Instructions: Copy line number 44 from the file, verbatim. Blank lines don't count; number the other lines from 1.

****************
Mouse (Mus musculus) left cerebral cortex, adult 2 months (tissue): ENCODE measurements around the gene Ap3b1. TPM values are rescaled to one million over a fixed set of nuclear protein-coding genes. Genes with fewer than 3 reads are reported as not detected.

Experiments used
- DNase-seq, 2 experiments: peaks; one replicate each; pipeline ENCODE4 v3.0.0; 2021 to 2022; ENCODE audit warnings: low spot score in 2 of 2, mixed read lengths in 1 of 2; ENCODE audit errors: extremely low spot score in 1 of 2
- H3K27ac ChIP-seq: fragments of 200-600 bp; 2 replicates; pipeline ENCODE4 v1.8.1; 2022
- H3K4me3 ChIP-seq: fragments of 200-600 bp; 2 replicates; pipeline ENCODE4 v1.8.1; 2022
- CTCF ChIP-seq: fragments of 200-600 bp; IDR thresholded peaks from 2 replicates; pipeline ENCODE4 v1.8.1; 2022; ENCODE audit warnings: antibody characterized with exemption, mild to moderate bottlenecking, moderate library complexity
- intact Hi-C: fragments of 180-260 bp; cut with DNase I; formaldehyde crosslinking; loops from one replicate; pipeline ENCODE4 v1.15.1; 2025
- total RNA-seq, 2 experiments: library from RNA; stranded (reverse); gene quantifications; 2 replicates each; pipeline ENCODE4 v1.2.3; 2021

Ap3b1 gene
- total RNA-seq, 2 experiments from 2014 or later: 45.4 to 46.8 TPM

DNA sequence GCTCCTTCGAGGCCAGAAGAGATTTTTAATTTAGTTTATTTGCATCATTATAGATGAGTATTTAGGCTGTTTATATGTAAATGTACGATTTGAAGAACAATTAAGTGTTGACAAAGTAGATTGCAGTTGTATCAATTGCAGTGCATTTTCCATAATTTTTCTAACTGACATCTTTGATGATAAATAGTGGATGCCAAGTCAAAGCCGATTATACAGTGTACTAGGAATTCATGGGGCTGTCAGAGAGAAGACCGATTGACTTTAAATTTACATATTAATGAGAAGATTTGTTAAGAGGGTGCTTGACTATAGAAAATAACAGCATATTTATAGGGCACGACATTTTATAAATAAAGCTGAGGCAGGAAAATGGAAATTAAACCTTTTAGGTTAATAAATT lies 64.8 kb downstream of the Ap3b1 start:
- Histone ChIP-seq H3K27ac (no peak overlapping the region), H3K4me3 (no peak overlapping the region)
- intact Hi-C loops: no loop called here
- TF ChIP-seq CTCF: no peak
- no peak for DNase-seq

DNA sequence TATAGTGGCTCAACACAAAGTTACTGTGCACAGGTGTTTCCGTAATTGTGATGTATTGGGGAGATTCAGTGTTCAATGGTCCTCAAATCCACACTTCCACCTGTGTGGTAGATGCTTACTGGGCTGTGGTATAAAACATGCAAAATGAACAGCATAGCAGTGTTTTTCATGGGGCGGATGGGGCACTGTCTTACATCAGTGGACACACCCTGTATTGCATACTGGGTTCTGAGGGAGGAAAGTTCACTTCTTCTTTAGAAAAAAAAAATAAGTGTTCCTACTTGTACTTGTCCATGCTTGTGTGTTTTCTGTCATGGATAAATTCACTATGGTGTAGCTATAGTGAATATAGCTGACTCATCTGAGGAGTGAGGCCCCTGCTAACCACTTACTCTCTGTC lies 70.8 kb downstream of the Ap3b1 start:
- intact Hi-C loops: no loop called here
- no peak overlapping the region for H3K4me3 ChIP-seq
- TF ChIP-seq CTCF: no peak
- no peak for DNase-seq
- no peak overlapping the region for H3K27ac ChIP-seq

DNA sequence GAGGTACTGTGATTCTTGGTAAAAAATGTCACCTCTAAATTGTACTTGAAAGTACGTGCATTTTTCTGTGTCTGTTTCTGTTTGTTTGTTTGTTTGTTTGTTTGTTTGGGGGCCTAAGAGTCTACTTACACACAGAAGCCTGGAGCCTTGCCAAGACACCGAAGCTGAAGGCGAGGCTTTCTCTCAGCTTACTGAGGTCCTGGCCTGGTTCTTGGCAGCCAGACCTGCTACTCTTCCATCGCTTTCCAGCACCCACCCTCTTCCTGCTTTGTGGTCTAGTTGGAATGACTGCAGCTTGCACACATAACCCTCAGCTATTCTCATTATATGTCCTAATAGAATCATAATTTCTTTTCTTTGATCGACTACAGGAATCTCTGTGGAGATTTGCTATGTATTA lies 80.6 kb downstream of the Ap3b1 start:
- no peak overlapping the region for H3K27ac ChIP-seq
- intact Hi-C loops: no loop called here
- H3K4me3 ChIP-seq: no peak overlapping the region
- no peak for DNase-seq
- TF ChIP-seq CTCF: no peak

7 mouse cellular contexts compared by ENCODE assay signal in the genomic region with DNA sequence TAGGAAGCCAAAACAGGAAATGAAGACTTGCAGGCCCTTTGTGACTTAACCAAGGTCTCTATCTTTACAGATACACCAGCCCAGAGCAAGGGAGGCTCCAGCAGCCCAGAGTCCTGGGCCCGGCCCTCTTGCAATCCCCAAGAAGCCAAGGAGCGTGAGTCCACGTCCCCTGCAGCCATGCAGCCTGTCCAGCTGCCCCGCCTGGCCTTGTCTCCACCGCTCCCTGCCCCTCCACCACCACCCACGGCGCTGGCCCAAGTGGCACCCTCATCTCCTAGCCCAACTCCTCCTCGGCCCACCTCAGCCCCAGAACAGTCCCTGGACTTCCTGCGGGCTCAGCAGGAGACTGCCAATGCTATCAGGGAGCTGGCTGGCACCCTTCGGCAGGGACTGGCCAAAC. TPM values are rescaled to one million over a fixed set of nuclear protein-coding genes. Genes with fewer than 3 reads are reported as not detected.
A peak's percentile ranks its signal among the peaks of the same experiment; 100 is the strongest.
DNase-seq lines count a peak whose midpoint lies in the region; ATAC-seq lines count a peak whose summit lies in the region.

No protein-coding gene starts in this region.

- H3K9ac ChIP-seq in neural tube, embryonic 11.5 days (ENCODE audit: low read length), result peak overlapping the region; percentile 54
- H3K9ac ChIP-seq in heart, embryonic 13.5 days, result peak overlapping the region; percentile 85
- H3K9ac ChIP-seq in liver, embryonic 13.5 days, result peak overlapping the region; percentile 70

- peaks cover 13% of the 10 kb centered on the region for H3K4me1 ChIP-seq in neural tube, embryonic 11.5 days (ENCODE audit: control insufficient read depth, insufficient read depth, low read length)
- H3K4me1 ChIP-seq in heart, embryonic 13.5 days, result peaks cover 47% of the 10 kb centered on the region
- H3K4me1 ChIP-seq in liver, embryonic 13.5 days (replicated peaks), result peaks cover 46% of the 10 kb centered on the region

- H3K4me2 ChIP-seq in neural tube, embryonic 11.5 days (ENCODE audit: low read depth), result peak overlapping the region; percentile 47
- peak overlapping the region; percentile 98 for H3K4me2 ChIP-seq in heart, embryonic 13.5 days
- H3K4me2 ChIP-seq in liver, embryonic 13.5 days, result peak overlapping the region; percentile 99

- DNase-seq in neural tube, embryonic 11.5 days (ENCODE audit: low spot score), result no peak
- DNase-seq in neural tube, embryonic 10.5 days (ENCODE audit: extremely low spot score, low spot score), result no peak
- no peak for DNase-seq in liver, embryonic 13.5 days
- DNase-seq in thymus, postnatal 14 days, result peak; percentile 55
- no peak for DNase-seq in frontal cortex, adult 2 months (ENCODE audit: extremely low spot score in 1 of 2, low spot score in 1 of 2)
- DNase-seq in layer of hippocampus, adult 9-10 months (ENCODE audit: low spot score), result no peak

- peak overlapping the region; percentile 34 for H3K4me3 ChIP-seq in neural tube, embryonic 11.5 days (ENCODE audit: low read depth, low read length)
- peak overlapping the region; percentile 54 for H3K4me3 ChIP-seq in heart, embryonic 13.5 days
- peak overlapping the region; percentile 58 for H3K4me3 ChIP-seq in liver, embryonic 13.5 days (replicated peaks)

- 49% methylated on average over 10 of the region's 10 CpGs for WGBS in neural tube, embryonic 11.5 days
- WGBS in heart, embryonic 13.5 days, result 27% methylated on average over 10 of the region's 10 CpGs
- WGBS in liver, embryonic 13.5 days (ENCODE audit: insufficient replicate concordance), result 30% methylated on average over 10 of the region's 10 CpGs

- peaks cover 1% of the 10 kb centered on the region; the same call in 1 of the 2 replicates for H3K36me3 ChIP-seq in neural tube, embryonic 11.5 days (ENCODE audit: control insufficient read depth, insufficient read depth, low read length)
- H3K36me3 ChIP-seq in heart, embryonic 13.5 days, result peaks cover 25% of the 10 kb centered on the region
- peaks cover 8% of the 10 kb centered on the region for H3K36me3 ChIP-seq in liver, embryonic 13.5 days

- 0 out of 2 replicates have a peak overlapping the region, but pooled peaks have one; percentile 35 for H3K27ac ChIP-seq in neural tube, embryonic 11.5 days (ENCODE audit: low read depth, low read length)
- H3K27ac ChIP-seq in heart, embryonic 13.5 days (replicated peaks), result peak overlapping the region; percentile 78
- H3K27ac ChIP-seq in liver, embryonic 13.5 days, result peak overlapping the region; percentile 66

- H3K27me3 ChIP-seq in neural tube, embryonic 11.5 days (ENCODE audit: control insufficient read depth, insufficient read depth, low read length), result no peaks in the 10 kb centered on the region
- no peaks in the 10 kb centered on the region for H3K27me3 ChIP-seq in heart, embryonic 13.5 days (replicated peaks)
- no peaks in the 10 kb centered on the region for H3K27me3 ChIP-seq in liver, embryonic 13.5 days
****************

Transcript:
- DNase-seq in thymus, postnatal 14 days, result peak; percentile 55